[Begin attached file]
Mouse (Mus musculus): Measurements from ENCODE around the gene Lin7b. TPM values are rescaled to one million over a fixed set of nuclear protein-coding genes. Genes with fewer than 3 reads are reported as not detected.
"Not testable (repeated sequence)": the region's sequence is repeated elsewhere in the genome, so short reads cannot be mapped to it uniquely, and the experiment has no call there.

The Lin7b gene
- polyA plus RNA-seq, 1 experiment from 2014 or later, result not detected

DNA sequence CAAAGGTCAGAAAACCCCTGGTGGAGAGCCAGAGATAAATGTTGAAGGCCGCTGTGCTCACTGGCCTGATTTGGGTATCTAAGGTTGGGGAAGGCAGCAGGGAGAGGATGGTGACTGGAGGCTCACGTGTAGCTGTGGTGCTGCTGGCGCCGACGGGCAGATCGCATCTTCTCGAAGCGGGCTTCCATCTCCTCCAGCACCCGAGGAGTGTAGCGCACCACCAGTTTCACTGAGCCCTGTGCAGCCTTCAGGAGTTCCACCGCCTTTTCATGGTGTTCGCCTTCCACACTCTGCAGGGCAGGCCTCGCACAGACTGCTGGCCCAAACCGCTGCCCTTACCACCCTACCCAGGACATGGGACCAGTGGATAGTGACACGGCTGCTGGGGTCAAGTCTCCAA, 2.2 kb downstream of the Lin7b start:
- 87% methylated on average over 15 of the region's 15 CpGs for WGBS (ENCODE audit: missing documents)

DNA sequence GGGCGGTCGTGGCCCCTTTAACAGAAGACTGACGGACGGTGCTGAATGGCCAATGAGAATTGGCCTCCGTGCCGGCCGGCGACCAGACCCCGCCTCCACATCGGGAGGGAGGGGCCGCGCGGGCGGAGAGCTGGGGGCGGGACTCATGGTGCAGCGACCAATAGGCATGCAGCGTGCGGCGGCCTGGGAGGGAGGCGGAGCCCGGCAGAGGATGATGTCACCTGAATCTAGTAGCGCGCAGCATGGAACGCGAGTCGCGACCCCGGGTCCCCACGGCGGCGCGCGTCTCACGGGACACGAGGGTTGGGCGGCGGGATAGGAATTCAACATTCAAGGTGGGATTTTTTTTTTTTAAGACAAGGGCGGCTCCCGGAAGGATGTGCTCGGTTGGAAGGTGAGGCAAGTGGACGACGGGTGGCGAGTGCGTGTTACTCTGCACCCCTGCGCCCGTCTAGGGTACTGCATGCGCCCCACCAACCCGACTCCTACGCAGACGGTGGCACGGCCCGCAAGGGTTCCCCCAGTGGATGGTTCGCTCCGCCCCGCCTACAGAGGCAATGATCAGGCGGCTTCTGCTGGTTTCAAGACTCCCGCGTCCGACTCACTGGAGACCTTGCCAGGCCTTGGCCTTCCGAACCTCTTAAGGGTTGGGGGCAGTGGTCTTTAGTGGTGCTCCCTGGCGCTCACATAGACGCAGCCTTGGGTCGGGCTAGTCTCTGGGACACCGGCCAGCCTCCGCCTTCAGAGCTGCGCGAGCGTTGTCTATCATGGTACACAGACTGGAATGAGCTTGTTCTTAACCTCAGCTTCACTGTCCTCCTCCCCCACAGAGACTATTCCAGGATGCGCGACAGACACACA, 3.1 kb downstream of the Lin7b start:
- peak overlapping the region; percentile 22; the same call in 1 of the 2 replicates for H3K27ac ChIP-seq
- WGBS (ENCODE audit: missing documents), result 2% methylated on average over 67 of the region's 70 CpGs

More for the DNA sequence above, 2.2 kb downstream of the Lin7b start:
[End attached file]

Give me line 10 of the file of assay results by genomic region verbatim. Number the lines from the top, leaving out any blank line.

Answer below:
More for the DNA sequence above, 2.2 kb downstream of the Lin7b start: